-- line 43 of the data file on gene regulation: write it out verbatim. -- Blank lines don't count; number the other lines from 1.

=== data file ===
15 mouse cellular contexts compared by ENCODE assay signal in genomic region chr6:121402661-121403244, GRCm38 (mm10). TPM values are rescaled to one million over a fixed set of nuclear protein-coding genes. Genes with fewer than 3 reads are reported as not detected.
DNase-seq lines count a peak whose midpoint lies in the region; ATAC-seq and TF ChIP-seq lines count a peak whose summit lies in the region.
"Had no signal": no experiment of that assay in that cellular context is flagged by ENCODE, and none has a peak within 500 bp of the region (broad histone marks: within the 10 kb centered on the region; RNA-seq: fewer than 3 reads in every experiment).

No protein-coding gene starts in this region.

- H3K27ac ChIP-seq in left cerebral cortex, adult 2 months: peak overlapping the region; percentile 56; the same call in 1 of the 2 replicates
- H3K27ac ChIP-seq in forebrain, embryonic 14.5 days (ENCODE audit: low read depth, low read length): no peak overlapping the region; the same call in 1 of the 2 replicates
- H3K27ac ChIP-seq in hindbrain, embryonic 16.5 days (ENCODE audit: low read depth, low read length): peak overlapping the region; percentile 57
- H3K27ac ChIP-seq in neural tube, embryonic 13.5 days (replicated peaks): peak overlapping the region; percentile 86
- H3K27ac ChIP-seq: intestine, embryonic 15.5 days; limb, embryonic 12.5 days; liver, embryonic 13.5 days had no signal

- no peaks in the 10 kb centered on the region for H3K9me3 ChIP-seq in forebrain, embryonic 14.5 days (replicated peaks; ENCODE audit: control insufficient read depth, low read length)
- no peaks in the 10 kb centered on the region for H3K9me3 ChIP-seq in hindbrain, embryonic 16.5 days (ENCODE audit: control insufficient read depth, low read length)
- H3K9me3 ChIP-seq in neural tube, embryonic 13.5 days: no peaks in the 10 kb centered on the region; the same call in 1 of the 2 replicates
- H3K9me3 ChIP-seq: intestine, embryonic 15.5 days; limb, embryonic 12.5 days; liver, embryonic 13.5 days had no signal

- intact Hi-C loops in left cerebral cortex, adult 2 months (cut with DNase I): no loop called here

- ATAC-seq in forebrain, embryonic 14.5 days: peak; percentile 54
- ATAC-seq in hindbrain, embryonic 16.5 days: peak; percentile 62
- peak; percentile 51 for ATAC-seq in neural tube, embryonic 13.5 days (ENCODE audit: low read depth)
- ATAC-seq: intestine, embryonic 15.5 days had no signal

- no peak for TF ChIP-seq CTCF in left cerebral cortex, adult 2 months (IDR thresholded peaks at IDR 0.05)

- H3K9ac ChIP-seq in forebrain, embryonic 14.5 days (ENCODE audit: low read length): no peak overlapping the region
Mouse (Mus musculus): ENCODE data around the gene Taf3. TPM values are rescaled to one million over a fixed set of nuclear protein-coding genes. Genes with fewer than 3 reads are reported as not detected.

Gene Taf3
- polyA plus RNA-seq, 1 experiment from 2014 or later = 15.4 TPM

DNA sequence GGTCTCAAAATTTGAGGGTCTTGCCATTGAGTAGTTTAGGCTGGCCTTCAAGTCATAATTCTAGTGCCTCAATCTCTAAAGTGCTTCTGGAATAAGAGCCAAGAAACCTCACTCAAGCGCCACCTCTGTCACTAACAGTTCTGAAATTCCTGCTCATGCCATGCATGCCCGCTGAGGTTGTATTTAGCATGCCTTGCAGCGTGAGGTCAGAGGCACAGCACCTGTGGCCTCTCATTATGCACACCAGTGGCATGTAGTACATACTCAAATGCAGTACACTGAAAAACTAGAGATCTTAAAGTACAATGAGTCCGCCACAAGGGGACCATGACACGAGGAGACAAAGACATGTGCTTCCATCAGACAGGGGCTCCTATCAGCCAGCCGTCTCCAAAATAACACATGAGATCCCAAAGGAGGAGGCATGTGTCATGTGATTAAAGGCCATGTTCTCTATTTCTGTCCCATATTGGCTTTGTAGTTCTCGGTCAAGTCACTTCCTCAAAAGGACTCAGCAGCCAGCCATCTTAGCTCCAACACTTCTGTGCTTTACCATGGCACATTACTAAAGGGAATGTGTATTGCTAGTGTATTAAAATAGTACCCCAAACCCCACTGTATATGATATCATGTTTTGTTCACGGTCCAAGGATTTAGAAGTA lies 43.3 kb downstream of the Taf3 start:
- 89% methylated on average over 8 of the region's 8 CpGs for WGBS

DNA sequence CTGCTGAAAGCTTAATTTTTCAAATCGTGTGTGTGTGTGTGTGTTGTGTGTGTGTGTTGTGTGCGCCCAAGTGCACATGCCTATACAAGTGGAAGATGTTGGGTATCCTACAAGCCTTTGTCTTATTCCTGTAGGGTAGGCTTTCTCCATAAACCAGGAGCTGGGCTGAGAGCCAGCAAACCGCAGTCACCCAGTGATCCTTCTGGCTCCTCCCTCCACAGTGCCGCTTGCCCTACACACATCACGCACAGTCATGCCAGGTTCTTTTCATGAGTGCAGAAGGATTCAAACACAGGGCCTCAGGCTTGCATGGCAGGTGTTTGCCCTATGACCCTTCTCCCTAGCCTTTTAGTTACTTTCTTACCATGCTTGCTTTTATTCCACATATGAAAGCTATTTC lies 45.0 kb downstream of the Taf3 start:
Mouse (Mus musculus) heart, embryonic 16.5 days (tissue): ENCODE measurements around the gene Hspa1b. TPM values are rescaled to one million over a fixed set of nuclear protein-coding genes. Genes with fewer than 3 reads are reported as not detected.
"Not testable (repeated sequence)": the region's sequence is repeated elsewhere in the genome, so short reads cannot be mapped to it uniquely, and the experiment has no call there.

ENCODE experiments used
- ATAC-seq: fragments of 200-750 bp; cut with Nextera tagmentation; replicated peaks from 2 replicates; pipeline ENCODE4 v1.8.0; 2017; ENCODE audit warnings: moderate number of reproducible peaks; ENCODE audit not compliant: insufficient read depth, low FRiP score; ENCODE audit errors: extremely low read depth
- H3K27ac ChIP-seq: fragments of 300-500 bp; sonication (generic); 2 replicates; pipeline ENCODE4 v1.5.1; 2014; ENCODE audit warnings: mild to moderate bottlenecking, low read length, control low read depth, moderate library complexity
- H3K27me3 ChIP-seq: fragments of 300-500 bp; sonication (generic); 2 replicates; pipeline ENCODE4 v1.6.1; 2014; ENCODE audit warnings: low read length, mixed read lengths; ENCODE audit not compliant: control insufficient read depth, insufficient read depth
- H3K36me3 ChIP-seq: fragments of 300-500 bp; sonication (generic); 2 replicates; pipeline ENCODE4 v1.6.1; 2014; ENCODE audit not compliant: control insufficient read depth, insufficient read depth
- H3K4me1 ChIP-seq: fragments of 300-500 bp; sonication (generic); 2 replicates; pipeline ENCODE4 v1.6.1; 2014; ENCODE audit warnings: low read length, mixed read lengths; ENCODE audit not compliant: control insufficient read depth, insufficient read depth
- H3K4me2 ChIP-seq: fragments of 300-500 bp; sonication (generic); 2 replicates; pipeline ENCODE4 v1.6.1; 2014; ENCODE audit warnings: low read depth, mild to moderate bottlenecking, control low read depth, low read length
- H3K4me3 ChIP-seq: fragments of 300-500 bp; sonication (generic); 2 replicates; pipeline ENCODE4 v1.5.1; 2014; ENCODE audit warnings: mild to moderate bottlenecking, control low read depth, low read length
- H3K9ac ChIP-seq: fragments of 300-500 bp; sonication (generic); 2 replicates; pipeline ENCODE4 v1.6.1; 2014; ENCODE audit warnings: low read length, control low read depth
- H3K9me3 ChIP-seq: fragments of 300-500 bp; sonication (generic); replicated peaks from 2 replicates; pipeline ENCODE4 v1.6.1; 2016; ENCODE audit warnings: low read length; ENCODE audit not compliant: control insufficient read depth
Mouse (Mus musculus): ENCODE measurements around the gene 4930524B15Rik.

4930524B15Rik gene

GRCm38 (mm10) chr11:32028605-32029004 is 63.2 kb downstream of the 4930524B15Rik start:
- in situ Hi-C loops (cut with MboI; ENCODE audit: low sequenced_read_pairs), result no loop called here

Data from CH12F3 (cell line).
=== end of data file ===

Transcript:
Data from CH12F3 (cell line).